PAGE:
The companies mentioned on this document were selected for illustrative purposes only and are not intended to convey specific investment advice.

Concentration risk is the risk of amplified losses that may occur from having a large portion of your holdings in a particular investment, asset class or market segment relative to your overall portfolio.
The views and opinions expressed in this paper are based on current market conditions and are subject to change without notice; they are not intended to convey specific investment advice. Forward-looking statements are not guarantees of performance. They involve risks, uncertainties and assumptions. Although we make such statements based on assumptions that we believe to be reasonable, there can be no assurance that actual results will not differ materially from our expectations.

You cannot invest directly in an index. Index performance does not reflect fees and expenses that would be applicable to a fund.

S&P®, Standard & Poor’s® and S&P 500 Equal Weight® are registered trademarks of Standard & Poor’s Financial Services LLC and have been licensed for use by S&P Dow Jones Indices LLC. The S&P Equal Weight Index is a product of S&P Dow Jones Indices LLC and has been licensed for use by Invesco Canada Ltd. This Invesco ETF is not sponsored, endorsed, sold or promoted by S&P Dow Jones Indices LLC, and S&P Dow Jones Indices LLC makes no representation regarding the advisability of investing in such a product.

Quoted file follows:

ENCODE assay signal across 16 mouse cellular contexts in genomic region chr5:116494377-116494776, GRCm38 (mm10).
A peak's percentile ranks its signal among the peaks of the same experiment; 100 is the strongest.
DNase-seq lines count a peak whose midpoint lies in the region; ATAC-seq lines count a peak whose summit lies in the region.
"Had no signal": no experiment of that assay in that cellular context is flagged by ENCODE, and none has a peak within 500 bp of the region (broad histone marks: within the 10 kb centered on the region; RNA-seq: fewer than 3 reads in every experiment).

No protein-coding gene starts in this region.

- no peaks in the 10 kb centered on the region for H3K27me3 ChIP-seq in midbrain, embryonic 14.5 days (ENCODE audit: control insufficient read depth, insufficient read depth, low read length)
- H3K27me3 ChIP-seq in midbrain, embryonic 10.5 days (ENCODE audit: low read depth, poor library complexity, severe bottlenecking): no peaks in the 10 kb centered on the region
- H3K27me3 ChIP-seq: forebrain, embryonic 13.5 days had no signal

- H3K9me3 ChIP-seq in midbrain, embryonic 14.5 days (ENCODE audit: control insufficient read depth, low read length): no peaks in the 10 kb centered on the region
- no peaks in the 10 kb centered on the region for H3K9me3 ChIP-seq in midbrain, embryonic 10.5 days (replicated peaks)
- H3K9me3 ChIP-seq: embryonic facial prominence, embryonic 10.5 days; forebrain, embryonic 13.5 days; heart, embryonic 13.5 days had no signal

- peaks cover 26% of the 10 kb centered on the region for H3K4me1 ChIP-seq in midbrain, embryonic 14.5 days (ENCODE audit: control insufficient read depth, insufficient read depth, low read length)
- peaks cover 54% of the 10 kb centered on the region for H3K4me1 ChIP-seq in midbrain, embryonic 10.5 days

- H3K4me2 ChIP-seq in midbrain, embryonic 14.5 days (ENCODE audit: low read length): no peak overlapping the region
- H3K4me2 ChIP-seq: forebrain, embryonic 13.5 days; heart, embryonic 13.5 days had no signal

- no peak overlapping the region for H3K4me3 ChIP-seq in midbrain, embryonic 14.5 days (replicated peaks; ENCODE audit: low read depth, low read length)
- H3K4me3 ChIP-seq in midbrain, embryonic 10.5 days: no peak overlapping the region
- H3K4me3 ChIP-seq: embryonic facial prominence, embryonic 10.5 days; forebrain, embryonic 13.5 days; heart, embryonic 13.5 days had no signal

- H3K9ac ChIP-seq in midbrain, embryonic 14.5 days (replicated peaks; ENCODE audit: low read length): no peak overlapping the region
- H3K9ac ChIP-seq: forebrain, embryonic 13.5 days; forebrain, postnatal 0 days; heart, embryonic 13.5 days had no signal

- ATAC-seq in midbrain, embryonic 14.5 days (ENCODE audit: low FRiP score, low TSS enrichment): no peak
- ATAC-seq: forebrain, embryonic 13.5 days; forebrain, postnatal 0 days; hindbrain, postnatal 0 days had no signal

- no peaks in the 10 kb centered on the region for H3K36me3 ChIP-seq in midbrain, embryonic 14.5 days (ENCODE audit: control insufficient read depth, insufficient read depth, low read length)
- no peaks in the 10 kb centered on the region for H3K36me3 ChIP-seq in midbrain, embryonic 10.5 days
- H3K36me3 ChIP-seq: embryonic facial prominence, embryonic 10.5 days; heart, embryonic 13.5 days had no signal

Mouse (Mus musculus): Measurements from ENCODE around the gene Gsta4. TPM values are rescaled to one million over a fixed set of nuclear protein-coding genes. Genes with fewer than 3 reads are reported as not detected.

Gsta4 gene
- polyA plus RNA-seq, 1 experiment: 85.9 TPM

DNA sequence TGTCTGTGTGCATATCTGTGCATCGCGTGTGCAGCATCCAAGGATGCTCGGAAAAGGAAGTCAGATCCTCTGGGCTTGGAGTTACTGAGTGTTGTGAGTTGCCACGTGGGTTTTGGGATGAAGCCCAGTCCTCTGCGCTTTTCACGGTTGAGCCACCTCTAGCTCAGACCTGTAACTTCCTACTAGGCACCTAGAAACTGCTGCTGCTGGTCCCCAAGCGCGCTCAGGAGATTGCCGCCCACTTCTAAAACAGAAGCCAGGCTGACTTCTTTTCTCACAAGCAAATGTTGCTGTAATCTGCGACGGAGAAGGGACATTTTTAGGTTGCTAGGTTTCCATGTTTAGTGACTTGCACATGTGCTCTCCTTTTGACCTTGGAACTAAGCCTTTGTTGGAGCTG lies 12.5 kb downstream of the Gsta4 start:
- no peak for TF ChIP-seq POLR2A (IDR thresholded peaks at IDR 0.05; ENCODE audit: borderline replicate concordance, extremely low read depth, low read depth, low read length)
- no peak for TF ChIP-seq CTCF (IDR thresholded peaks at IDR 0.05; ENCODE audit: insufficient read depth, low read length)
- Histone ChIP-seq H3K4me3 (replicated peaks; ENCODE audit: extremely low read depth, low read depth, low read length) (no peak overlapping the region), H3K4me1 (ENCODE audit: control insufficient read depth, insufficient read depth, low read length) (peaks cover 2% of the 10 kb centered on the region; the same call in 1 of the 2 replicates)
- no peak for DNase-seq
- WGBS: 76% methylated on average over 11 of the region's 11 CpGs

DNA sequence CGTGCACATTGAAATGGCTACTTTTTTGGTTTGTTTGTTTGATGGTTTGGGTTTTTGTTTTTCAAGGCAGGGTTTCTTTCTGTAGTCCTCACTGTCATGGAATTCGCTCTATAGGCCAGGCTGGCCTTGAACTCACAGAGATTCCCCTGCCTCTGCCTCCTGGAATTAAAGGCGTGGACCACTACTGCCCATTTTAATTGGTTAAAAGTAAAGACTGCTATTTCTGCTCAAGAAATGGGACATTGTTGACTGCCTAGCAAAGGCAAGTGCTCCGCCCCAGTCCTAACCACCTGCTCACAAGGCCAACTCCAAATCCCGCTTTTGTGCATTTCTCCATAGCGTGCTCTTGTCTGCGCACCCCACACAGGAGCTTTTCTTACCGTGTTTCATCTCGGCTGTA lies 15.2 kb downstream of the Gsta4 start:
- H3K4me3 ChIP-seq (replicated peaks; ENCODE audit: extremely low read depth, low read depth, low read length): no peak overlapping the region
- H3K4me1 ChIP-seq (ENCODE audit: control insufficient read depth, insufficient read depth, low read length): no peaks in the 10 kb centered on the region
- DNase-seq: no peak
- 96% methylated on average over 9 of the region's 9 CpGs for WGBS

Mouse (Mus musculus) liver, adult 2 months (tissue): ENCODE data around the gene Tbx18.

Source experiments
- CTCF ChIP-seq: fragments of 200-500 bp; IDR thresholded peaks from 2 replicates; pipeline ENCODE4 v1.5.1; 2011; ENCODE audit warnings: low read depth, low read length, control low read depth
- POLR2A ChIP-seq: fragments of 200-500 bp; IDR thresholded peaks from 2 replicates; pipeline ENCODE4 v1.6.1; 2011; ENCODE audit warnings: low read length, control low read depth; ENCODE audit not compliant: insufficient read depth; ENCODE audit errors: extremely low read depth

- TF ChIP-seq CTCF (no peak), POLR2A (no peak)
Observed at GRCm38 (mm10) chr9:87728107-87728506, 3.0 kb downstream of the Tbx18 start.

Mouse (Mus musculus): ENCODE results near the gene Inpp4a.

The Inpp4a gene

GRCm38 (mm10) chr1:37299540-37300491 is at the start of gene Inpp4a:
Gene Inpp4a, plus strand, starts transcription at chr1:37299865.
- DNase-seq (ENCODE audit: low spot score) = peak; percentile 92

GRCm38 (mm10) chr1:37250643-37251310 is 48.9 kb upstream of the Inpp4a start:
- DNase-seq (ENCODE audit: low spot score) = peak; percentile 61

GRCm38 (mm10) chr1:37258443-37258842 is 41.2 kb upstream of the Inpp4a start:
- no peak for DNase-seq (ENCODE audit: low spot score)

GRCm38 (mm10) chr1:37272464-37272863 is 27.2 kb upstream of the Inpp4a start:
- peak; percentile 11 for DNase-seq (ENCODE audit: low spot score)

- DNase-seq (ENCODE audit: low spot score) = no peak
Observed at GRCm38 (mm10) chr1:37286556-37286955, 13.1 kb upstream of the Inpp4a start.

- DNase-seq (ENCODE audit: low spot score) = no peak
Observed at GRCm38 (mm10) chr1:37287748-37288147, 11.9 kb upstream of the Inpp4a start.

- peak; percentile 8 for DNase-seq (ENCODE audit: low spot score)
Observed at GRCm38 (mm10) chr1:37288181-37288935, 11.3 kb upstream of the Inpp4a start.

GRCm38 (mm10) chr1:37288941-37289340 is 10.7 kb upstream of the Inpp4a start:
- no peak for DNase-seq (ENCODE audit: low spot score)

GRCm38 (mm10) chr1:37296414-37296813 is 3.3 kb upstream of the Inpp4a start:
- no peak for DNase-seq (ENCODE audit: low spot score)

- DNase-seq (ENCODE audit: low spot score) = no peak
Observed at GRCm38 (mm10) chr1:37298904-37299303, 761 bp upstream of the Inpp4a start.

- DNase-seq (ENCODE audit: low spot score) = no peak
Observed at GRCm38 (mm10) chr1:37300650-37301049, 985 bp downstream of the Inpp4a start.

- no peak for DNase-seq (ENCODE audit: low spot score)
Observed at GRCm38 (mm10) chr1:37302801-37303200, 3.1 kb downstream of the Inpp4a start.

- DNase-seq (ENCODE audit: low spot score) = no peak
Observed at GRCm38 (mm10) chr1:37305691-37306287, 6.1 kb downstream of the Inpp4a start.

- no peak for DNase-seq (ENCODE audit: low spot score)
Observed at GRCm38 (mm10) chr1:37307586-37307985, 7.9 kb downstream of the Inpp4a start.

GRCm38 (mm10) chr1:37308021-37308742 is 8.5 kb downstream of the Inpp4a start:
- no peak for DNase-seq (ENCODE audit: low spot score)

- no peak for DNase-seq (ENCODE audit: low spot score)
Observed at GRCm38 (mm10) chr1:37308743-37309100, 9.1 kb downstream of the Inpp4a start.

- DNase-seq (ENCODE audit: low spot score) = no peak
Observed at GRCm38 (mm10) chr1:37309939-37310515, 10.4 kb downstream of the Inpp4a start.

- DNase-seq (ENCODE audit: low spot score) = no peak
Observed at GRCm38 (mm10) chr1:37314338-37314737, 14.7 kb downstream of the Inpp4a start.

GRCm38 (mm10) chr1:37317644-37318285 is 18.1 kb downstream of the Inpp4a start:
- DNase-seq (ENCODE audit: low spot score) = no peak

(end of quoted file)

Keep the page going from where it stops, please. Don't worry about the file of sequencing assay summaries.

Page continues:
There are risks involved with investing in ETFs. Please read the prospectus for a complete description of risks relevant to the ETF. Ordinary brokerage commissions apply to purchases and sales of ETF units.

Most Invesco ETFs seek to replicate, before fees and expenses, the performance of the applicable index, and are not actively managed. This means that the sub-advisor will not attempt to take defensive positions in declining markets and the ETF will continue to provide exposure to each of the securities in the index regardless of whether the financial condition of one or more issuers of securities in the index deteriorates. In contrast, if an Invesco ETF is actively managed, then the sub-advisor has discretion to adjust that Invesco ETF’s holdings in accordance with the ETF’s investment objectives and strategies.

Invesco® and all associated trademarks are trademarks of Invesco Holding Company Limited, used under licence.

© Invesco Canada Ltd. 2021